high enough for such a business.

                  Ervin

                  Thebartiski.blogspot.com
                  • russh Re: Polish products 18.01.06, 10:21
                    bartis_ervin napisał:

                    >
                    > "not everything made by large corporations is '2nd rate', and not everything
                    > made by smaller, or more artisan companies is 'high quality'"
                    > Of course, you are right. But sometimes I can make a compromise and choose a
                    > lower quality product by a Polish company from Burakow or Zgierz over one made
                    > by a large corporation. It just feels better.

                    That's the great thing - we have freedom of choice.

                    >
                    > I will be very happy when I will see a fair trade shop in Warszawa but I don't
                    > think that awareness amongst the population on trade and development issues is
                    > high enough for such a business.

                    I think it comes when the level of wealth allows the people of a country to
                    start thinking about more than personal survival. The first one will for sure be
                    in Warsaw.

                    >
                    > Ervin
                    >
                    > Thebartiski.blogspot.com
                • usenetposts Re: Polish products 26.01.06, 19:15
                  russh napisał:

                  > I think you are one of the worlds increasing number of 'good' people. People
                  wh
                  > o
                  > are genuinly caring, and I admire you.

                  He is a nice chap, and they are a nice couple.

                  >
                  > I do believe though that not everything made by lsrge corporations is '2nd
                  > rate', and not everything made by smaller, or more artisan companies is 'high
                  > quality'. Personally I prefer Wedel products to Terravita on taste grounds. I
                  d
                  > o
                  > agree with you re the Kefir.
                  >
                  > Also, remember that even if a company is foreign owned, it still has to pay
                  > taxes, employ people (that pay taxes) and invest money in a whole variety of
                  th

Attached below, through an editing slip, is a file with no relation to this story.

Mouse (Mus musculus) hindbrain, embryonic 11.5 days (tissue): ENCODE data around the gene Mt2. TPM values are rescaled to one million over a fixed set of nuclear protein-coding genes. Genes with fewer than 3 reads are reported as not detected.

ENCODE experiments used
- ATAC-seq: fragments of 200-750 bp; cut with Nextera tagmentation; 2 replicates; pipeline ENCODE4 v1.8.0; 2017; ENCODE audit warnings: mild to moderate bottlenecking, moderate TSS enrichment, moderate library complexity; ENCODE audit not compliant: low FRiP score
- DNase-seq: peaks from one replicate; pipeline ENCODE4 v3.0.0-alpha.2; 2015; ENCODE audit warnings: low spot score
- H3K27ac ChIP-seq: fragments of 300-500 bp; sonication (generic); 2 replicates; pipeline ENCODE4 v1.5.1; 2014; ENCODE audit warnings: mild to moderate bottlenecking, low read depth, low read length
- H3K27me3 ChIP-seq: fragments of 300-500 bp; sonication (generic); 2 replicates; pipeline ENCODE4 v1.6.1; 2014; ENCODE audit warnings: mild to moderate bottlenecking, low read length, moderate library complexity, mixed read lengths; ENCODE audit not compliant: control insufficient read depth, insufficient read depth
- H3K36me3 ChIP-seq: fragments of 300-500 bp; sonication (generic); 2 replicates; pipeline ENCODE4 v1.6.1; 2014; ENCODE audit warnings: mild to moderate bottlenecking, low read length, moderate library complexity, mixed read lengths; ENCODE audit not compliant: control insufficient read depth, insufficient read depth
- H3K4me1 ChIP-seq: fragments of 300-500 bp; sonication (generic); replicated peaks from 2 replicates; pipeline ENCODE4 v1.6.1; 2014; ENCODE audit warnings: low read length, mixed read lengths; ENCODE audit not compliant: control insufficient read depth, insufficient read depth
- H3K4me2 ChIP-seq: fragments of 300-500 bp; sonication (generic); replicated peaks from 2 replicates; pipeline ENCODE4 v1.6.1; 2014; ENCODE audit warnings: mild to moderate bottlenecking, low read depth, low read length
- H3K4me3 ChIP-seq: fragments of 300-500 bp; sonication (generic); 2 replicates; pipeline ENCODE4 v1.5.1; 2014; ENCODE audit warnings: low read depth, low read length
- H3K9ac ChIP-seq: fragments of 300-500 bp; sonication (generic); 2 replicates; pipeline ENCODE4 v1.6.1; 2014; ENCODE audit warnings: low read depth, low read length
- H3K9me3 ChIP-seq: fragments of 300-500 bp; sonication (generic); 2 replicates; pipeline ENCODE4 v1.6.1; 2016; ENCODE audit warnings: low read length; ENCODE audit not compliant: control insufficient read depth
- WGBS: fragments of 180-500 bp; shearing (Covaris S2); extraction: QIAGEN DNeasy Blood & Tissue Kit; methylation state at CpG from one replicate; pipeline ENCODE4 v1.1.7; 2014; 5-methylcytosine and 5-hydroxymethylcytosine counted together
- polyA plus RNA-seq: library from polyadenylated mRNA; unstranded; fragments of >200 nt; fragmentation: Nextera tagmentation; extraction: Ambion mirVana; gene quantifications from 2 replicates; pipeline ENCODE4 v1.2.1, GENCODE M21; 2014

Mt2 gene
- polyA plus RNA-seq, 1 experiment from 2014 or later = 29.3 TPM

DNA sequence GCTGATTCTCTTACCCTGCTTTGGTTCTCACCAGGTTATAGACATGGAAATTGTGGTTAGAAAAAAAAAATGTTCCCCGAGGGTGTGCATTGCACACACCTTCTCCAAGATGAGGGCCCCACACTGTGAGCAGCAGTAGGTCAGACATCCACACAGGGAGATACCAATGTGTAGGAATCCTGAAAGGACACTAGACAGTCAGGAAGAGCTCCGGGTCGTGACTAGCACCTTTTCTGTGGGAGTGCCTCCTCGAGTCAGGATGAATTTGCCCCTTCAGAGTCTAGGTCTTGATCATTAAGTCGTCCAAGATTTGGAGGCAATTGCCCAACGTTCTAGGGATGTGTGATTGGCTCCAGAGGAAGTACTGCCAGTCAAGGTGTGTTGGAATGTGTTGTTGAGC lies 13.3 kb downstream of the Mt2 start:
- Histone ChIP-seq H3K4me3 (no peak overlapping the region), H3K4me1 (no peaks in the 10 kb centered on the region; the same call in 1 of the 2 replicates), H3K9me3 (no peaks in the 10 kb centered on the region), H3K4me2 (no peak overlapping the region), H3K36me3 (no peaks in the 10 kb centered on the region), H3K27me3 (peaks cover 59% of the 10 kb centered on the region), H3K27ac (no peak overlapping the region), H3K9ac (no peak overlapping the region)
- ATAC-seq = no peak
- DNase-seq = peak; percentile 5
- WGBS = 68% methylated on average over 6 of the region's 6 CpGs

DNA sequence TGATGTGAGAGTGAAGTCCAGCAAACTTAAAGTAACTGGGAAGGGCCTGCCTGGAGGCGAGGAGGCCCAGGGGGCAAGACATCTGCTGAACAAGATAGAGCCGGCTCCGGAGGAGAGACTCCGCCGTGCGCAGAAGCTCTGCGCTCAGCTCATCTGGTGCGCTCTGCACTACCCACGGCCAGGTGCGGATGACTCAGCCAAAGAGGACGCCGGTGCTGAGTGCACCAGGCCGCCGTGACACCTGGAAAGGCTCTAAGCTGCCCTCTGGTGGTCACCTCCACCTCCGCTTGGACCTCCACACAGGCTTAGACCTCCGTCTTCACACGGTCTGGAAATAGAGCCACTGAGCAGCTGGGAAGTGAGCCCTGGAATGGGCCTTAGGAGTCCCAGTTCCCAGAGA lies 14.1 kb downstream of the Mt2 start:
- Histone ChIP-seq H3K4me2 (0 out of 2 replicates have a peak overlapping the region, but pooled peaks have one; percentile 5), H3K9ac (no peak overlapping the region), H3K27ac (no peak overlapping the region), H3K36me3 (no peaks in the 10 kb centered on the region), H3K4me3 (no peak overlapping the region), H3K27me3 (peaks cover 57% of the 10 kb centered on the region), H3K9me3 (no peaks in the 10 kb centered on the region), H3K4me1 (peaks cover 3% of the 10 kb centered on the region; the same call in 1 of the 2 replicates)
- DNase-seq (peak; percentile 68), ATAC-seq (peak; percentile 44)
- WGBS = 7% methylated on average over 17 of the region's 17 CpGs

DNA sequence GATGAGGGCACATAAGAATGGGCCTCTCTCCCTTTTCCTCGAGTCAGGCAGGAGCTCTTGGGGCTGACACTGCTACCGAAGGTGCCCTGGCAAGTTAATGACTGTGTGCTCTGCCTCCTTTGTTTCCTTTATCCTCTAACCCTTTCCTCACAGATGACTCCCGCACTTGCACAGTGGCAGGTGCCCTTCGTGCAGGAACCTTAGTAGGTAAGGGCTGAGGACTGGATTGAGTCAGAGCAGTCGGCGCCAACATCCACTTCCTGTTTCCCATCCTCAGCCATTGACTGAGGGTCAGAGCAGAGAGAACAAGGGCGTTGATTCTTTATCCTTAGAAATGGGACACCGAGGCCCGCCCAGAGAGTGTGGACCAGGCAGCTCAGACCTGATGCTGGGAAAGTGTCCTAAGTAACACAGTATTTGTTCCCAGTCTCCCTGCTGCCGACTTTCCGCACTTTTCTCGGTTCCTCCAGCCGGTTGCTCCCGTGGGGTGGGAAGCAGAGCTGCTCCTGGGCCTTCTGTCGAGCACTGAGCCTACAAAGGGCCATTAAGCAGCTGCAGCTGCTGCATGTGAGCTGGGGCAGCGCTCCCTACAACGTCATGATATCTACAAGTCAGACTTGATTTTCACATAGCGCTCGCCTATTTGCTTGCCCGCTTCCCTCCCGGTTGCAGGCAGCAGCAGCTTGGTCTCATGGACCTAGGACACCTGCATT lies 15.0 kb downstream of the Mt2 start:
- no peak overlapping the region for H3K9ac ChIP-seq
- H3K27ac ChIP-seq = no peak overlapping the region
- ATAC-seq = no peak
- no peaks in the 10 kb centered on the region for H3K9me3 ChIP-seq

> ings.
                  >

                  True, and also they have to obey the law of the country where they are.

                  Now it is true that large companies make operating decisions which have a large
                  say in people's lives, and that they impact what is going on by making
                  decisions at board level which affact many people who get no say in it. But
                  that is true the same of all large corporations, be they locally owned or
                  internationally.

                  Now I have known a whole bunch of corporations, and I have seen those who care
                  pretty much about their people, regardles of whereabouts in the world their
                  people are. And I have seen corporations who seem to care much less about their
                  people, regardless of where their people are. What I haven't seen so far in my
                  life yet, though, is a company that cares about its people in its home country,
                  but doesn't care about its people in the subsidiaries abroad. That would be a
                  very strange way of constructing a corporate identity, and generally speaking
                  that doesn't happen. So you find good human resource management and a motivated
                  workforce in many foreign companies, but not all, and an abuse and shabbily
                  treated workforce in many local companies, but not all.
            • bob75rob1 Re: Polish products 18.01.06, 09:56
              According to Wikipedia:

              żur - soured rye flour soup with white sausage and/or hard-boiled egg
              żurek - dense soup based on rosół; usually with added potatoes, meat, eggs,
              carrots (a variable and often improvisational dish)

              I found it as a mistake because what they mean by żur is what you get when
              ordering żurek. No idea what kind of soup is what they described as "żurek".
              Never had it.
              I'm Polish but will leave the country soon and what I'll be longing for are:
              - wędliny (we have the wide range of them but in Greece all I could have will
              be goats, lamb and poultry);